Psychology: Cognitive Psychology- Key Words

Kew words for the AQA Psychology course regarding the cognitive psychology section from unit one. They were taken  from 'Psychology AS The Complete Companion' written by Mike Cardwell and Cara Flanagan.

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Short-Term Memory

Your memory for immediate events. Short-term memories last for 18 seconds (Peterson and Peterson) and disappear unless they are rehearsed elaborately. The duration and capacity are limited.

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Long-Term Memory

Your memory for things that have happened in the past. It can last between two minutes and one hundred years. The long-term memory store has a potentially unlimited duration and capacity.

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Duration

A measure of how long a memory lasts beore it is no longer available.

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Capacity

This is a measure of how much information can be held in the memory.

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Encoding

The way information is changed so that it can be stored in the memory. Information is mainly stored in the STM acoustically whereas it tends to be stored semantically in the LTM.

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Chunking

Miller proposed that the capacity of STM can be enhanced by grouping sets of digits or letters into meaningful units.

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Sensory Memory

The information that the senses have collected. Information is stored here for an extremely short period and so the stimulus requires attention in order for it to be stored in the short term memory.

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The Multi-Store Model

This model describes how environmental stimuli is able to enter the different stores of the memory.

Environmental Stimuli--->Sensory Memory--->Short-Term Memory--->Long-Term Memory

--->Attention

--->Attention

--->Elaborative Rehearsal

In order to keep information in the short-term memory for a longer period of time, a person has to carry out maintenece rehearsal. The information can be retrieved (usually) easily from the STM or LTM.

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Central Executive

Monitors and coordinates all other mental functions in the STM.

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Phonological Loop

Encodes speech sounds in the STM, typically involving maintence rehearsal.

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Visuo-Spatial Sketchpad

Encodes visual information in terms of seperate objects as well as the arrangement of these objects in one's visual field.

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Episodic Buffer

Receives input from many sources, temporarily stores this information, and then intergrates it in order to construct a mental episode o what is being experienced right now.

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The Working Memory Model

Describes the different parts that make up the short term memory. The central executive pays attention to environmental stimuli, it then sends inormation to the episodic buffer which is a type of temporary, 'general store'. The episodic buffer then sends information to either the phonological loop or the visuo-spatial sketch pad, depending on what type of information it is.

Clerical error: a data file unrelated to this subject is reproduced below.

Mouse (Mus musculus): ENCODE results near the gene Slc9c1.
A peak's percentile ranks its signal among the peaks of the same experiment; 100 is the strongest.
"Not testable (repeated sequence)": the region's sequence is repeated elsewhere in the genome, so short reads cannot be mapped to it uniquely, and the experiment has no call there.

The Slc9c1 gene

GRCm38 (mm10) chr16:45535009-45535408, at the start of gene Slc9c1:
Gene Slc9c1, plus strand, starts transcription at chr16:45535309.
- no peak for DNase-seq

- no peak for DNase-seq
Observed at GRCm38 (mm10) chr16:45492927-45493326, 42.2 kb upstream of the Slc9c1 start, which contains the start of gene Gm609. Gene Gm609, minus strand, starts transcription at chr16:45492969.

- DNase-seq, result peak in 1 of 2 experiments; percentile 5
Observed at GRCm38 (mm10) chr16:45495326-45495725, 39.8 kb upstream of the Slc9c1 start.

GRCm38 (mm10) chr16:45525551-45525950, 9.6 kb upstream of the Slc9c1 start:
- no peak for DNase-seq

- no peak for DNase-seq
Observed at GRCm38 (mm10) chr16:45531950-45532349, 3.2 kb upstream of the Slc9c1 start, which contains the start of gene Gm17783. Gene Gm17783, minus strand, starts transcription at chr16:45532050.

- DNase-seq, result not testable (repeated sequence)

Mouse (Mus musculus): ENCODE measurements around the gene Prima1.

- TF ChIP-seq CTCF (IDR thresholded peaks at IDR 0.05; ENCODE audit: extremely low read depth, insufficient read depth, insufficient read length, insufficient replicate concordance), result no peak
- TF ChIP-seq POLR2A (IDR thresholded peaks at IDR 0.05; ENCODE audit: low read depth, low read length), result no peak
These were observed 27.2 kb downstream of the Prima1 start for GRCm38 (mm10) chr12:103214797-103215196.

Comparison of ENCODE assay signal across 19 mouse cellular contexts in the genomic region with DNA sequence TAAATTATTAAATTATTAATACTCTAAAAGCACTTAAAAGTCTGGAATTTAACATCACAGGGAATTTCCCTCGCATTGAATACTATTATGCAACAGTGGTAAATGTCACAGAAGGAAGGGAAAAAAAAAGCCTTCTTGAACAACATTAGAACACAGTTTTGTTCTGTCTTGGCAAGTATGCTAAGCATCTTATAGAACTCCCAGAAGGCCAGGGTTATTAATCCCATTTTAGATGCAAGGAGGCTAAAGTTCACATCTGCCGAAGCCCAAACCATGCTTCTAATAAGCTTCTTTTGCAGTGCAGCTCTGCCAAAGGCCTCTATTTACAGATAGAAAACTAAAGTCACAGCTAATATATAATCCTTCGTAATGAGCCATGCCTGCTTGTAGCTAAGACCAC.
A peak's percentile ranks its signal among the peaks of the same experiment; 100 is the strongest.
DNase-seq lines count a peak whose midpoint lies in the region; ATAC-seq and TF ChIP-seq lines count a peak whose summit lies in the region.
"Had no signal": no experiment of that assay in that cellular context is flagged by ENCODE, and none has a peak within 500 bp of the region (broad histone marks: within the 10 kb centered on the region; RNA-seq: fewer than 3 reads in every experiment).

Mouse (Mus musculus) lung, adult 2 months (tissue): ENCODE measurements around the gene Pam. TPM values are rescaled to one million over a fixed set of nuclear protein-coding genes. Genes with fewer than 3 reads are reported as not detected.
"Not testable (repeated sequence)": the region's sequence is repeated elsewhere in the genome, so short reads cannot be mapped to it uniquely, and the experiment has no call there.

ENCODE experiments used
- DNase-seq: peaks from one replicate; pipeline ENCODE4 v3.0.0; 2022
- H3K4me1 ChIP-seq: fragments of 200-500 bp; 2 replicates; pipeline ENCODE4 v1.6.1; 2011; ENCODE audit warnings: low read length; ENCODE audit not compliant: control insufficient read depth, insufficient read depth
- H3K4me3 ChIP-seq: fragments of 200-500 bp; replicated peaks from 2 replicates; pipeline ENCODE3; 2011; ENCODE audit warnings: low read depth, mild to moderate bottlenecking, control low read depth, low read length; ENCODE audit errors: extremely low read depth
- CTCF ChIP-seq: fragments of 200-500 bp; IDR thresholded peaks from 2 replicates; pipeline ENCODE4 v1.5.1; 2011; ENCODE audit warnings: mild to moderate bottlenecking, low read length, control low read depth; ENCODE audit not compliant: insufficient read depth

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Word-Length Effect

The obversation that people remember lists of short words better than lists of long words.

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Eyewitness Testimony

The evidence provided in court by a person who witnessed a crime, with a view to identifying the perpetrator of the crime. The accuracy of eyewitness recall may be affected during initial encoding, subsequent storage and eventual retrieval.

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Leading (Misleading) Questions

A question that, either by its form or by its content, suggests to the witness what answer is desired or leads them to the desired answer.

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Anxiety

Is an unpleasant emotional state where we fear that something bad is about to happen. People often become anxious when they are in stressful situations, and this anxiety tends to be accompanied by physiological arousal. Because of this, much o the research in this area is focused on the effects of arousal on EWT.

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Cognitive Interview

A procedure designed for use in police interviews that involve witnesses. The cognitive interview reinstates the context of the event being recalled. There are four distinct components of cognitive interview:

-Report everything- The interviewer encourages the reporting of every single detail of the event, even if it appears to be irrelevant.

-Mental reinstatement of original context- The interviewer encourages the interviewee to mentally recreate the environment and contacts from the original incident.

-Changing the order- The interviewer may try alternative ways through the timeline of the incident.

-Changing the perspective- The interviewee is asked to recall the incident from multiple perspectives.

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Visual Mnemonic

A memory technique that uses visual images. For example, method of loci and mind maps.

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Verbal Mnemonics

A variety of memory improvement techniques that focus on words and their sounds. For example, acronyms and rhymes.

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